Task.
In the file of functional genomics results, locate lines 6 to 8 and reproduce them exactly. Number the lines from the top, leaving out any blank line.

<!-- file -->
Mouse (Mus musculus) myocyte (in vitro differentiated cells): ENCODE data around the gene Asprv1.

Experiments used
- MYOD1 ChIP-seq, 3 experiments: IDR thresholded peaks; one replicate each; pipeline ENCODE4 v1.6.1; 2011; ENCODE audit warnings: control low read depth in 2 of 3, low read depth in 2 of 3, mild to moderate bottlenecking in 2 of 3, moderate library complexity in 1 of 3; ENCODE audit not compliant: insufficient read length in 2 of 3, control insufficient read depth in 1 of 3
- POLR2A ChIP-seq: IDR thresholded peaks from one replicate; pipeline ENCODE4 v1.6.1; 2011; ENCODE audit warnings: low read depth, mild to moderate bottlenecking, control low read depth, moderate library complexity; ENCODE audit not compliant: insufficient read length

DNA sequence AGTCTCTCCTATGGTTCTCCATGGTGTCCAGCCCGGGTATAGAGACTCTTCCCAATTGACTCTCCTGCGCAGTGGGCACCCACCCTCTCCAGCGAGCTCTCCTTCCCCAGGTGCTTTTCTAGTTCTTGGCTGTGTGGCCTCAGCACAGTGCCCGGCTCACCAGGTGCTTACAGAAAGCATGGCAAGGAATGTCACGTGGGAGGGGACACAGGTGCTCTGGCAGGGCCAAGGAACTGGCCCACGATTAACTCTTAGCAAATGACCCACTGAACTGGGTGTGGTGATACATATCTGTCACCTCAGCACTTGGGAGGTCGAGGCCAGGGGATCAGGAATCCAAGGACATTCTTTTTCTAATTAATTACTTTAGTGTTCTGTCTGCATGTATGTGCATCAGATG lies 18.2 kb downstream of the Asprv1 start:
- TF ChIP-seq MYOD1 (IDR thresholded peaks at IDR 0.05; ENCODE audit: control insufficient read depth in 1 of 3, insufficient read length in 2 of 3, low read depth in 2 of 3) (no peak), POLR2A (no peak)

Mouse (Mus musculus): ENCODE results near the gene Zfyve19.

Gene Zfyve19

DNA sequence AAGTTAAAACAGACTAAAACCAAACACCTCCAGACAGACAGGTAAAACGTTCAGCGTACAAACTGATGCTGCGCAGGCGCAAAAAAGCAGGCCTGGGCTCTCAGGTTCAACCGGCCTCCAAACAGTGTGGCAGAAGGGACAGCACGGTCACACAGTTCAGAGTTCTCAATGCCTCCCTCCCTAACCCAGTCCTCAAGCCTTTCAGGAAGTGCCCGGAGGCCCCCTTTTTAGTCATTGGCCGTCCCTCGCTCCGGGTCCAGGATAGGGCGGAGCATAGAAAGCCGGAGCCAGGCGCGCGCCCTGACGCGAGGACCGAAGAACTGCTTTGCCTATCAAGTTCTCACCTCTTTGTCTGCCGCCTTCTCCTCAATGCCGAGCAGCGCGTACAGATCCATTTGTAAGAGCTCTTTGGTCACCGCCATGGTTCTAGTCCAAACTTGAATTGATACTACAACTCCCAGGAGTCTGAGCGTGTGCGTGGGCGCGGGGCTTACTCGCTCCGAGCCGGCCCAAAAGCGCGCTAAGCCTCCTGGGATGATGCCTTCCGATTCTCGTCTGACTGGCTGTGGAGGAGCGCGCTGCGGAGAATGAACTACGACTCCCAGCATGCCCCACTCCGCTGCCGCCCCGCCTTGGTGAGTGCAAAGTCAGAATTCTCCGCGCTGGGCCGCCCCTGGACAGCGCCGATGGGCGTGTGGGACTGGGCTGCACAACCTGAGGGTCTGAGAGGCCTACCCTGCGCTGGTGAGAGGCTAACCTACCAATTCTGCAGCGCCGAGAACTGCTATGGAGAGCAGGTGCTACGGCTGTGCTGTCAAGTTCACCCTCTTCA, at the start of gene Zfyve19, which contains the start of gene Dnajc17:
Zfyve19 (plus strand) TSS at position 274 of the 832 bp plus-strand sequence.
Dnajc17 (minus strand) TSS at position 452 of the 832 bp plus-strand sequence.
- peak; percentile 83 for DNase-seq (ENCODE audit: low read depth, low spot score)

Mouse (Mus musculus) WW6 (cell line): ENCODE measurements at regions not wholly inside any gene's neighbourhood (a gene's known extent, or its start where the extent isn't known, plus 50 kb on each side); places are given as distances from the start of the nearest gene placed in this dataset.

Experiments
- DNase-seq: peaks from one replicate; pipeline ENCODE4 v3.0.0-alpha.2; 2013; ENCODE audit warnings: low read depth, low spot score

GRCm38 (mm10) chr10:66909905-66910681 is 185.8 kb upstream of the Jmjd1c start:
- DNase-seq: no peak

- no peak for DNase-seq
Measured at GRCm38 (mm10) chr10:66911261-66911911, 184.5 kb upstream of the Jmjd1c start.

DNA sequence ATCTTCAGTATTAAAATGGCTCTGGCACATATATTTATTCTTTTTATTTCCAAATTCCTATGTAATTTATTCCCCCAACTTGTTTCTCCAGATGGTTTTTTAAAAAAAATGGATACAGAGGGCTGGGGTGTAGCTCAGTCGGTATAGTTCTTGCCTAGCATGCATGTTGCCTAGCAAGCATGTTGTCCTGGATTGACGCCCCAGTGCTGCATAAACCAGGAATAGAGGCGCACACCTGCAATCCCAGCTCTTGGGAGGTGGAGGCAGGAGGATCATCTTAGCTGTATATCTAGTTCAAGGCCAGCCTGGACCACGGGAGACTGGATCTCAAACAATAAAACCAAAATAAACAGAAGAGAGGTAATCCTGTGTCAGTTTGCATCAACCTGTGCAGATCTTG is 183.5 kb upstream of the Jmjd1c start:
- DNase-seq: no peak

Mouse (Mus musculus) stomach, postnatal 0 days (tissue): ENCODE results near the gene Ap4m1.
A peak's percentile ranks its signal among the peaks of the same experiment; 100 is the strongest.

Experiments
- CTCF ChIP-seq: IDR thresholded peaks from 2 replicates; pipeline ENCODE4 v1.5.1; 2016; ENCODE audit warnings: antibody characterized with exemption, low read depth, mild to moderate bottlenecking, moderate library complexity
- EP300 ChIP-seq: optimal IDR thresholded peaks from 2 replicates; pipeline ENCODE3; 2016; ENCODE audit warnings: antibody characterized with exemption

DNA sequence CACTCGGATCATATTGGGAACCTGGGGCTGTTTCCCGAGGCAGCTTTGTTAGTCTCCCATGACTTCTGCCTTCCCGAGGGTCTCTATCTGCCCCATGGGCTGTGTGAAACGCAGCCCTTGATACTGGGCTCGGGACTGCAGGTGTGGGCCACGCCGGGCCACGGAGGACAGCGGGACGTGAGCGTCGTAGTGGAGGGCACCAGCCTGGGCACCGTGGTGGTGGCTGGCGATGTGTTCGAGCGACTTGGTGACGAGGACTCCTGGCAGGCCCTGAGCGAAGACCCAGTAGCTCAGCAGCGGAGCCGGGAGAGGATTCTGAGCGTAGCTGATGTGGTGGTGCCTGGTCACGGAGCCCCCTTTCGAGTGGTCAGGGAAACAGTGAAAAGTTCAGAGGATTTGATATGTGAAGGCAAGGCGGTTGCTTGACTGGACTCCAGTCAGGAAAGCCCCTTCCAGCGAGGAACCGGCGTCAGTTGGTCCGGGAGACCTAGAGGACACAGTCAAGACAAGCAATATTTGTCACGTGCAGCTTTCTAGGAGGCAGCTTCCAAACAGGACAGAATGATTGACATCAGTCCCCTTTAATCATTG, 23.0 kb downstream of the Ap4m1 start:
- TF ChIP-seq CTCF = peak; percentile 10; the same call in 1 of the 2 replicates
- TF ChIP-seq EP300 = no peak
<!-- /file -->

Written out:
- TF ChIP-seq MYOD1 (IDR thresholded peaks at IDR 0.05; ENCODE audit: control insufficient read depth in 1 of 3, insufficient read length in 2 of 3, low read depth in 2 of 3) (no peak), POLR2A (no peak)

Mouse (Mus musculus): ENCODE results near the gene Zfyve19.

Gene Zfyve19